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Archive for April, 2006

"Excuses," indeed

Joe Konrath recently posted a list of author excuses for why they don’t self-promote. Second on the list? “I have a family/kids/a husband/pets/plants that need my attention.”

Okay, the husband, pets, and plants really are an excuse. Kids… not so much. Not if you parent little ones, anyway.

Those who read Joe’s blog regularly know that his is a rather “my way or the highway” approach, as one of his commenters noted. So, I emailed Joe asking him to clarify for those of us who do have small children. If my novel hypothetically sold this year or next, I asked, would it be fair to expect my children (assuming I have more than one by the time I have to think about promotion) to put up with Mama hitting bookstores, traveling, spending large quantities of time on radio shows, etc.? Or should I wait until they’re both school-age, more independent, and better able to understand that Mama leaves sometimes for a few nights, but still loves them very much?

Joe’s response? I’m still waiting. I don’t know if he even has kids, but I suspect it doesn’t matter much if he does; after all, he’s got a wife to care for them while he writes and promotes. Same with Stephen King, whose wife, Tabitha, wrote several novels while taking care of their three littles. Granted, she probably doesn’t need to wonder where her career would be if she hadn’t been a mother; she’s married to Stephen King. And if she does wonder? I bet ultimately, she doesn’t care. Because she mothered children… while married to Stephen King.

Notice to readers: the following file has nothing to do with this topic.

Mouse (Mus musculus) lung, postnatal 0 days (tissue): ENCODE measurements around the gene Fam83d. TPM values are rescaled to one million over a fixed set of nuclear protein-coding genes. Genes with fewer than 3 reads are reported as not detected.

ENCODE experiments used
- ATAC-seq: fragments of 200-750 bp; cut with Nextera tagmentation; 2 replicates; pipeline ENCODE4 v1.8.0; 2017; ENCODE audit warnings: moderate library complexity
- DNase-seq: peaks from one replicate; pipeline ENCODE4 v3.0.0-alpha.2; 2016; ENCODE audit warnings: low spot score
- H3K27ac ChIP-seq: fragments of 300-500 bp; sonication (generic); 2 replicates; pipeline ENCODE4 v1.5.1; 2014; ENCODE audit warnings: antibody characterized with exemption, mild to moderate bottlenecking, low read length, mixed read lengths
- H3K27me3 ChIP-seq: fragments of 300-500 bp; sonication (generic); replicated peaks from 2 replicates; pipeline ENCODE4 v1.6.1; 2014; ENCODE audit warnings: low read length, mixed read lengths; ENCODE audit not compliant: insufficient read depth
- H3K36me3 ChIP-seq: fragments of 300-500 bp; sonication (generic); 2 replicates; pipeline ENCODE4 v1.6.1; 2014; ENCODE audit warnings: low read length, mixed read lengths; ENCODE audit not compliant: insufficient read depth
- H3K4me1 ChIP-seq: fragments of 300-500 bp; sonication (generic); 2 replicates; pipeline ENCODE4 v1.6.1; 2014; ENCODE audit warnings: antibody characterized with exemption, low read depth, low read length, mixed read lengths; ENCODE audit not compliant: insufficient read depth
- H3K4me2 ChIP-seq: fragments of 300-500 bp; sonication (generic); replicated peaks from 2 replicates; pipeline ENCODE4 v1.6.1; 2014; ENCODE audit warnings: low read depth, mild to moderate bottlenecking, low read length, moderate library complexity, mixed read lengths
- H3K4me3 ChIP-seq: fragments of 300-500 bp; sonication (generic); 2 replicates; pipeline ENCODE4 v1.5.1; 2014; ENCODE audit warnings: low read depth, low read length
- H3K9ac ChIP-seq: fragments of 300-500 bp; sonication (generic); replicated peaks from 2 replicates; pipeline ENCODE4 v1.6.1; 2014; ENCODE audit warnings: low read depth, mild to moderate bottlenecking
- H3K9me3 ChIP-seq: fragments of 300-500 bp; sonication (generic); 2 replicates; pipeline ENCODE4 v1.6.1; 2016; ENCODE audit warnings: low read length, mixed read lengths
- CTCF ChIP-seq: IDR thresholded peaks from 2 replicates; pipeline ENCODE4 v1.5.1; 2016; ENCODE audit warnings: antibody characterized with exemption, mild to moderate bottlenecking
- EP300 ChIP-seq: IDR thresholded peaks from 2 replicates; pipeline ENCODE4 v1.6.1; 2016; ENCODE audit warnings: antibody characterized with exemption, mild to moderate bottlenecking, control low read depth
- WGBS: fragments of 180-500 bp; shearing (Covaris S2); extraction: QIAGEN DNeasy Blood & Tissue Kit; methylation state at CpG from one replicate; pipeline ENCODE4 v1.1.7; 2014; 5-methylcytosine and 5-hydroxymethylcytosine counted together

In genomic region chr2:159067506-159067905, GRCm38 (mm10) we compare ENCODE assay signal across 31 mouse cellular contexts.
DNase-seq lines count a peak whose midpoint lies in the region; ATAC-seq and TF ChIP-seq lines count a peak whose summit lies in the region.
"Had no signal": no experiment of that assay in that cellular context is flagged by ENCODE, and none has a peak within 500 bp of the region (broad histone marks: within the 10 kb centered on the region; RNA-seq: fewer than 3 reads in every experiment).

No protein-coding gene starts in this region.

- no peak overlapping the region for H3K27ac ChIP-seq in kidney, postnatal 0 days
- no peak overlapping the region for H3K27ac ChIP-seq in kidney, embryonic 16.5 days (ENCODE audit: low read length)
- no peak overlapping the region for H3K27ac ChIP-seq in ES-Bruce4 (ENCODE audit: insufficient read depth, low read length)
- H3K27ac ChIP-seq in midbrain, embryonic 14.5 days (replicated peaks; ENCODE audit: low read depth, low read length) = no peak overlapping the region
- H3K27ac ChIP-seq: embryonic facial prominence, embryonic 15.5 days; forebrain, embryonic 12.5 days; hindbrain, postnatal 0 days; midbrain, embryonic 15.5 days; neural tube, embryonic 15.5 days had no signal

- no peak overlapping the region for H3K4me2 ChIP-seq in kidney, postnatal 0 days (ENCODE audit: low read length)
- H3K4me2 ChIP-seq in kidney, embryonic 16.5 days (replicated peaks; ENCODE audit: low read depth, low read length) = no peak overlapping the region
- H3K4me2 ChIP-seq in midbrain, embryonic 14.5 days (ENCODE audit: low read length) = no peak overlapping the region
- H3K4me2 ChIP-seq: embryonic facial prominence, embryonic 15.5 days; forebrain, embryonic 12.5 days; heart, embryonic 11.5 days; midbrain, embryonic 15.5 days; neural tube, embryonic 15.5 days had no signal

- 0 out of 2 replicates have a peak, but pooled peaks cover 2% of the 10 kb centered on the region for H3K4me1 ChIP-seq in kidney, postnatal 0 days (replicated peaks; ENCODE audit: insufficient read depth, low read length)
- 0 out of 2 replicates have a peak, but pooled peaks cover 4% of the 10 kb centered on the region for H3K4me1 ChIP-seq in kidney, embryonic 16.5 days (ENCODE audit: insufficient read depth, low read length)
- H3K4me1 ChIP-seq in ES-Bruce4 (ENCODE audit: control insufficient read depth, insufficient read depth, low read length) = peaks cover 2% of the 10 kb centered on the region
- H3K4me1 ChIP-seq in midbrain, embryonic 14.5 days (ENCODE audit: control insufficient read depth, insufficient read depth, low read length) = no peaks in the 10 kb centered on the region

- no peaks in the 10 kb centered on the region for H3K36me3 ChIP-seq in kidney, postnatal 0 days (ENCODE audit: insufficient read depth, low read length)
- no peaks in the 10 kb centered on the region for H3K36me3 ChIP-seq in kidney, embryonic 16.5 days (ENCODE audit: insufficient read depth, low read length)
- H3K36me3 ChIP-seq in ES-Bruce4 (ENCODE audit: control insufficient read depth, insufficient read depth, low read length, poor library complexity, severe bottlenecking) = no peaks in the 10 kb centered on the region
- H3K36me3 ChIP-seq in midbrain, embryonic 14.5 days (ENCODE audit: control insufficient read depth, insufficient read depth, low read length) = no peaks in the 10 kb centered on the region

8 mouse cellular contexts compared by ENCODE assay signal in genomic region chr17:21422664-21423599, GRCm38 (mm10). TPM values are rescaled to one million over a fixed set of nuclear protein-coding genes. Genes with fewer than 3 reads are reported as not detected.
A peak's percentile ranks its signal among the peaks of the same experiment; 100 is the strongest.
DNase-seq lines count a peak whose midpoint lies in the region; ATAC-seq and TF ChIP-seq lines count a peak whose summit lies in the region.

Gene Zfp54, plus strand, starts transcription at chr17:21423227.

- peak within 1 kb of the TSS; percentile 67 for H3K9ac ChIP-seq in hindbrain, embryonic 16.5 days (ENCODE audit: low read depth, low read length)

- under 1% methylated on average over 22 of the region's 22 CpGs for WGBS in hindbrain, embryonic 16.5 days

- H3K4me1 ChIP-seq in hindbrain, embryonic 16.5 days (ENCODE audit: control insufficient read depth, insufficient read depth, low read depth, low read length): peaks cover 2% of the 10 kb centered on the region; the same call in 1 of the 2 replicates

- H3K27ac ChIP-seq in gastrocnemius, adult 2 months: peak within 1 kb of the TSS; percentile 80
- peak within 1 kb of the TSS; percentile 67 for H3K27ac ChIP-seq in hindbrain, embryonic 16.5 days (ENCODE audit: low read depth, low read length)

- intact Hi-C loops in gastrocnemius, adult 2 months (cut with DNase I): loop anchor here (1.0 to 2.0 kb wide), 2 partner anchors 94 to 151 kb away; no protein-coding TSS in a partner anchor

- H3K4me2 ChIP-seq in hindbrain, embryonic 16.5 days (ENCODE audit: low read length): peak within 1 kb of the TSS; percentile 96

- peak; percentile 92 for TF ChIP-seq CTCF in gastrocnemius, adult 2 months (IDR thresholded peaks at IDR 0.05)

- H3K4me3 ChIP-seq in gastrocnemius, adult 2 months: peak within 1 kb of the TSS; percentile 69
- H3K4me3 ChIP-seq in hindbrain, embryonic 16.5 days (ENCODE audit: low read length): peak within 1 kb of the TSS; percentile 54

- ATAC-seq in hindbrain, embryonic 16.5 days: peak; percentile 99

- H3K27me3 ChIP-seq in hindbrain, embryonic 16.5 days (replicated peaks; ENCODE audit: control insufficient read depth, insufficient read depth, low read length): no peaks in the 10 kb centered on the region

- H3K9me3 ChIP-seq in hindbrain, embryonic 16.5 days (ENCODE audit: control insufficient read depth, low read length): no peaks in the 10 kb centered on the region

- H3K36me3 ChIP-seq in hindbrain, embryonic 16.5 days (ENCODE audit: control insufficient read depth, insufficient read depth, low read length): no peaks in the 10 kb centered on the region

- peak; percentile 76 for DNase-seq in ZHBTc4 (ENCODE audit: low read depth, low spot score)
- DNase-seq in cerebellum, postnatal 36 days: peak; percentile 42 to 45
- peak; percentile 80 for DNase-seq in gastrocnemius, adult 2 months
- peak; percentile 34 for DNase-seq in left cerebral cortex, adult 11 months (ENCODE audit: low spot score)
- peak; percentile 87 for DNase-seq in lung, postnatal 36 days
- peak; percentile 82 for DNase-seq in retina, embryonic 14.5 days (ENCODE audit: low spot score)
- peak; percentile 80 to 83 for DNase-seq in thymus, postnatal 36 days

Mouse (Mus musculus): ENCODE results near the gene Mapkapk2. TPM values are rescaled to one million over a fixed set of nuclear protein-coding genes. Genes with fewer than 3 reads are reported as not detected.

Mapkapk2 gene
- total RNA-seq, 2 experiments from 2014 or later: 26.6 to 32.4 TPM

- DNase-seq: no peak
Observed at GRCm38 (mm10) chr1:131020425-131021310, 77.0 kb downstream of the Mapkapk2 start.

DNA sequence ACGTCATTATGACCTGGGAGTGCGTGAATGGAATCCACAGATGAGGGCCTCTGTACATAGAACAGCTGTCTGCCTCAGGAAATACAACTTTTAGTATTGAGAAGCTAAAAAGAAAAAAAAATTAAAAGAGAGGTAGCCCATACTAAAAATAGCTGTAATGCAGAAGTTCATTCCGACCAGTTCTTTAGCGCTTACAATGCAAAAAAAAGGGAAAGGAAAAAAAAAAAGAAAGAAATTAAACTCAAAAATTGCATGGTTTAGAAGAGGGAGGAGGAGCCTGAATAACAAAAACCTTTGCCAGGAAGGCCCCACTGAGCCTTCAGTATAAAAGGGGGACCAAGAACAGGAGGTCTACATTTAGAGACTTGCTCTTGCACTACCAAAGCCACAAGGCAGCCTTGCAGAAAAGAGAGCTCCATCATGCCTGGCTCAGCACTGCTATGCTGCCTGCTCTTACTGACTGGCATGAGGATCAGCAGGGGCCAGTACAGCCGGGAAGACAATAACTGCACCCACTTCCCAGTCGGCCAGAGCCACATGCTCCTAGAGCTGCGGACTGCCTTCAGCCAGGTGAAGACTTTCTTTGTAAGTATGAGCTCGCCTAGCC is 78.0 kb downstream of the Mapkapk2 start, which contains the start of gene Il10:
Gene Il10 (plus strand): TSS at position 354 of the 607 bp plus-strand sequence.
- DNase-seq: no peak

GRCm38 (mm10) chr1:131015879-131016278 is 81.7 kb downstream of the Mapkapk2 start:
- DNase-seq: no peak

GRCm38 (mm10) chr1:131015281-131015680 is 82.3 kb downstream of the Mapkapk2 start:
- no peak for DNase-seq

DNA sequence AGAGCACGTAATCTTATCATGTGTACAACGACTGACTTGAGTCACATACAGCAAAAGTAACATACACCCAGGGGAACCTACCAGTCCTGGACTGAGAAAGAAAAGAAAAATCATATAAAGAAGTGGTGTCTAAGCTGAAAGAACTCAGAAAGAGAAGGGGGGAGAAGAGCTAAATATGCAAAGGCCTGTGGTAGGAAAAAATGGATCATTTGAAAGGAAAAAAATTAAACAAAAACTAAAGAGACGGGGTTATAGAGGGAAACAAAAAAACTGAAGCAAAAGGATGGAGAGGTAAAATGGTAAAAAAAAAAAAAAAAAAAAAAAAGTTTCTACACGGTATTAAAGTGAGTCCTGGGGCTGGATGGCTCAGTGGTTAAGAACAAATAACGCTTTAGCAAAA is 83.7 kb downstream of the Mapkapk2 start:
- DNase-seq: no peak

So what about those of us whose spouses hold down the jobs that keep us fed, clothed, and housed while we pursue our dreams, which makes us primarily responsible for our littles along with our novels? There are groups like Momwriters and The Writing Mother, where professional and amateur writers gather to talk about mothering and writing. And there’s the blogging community. Some mother-writers are even lucky to find each other in the same geographic locations.

In the meantime, Ann Douglas posted a wonderful double shot about mommy guilt. Ultimately, that’s what it comes down to: guilt that we may not be doing enough to promote ourselves and our writing. Guilt that we may not be doing enough to promote our children’s emotional health. Guilt that father-readers, to the best of my knowledge, don’t feel as acutely as we do. Both choices impact society in one way or another, and the fact is, none of us has any way of knowing how. Sell more books, and you may touch more lives for the better. Spend more time with your child, and it may be your child who touches more lives… or maybe not.

It’s a gamble. All of it is a gamble. That’s why I don’t think it’s fair to make mother-writers choose between books and babies. As I told Joe, I want to do everything I can to promote myself and my books, but not at the expense of my children’s emotional health. To that end, I would like to think there are some forms of self-promotion (blog book tours, local bookstores/readers club talks) that are more conducive to child-rearing than others (multi-city book tours, conferences). I’ve met several other struggling mother-writers through blogs and Internet groups; when the time comes, I just bet we’ll be able to come up with new and bold ways to promote our books and still be home in time to put our littles to bed.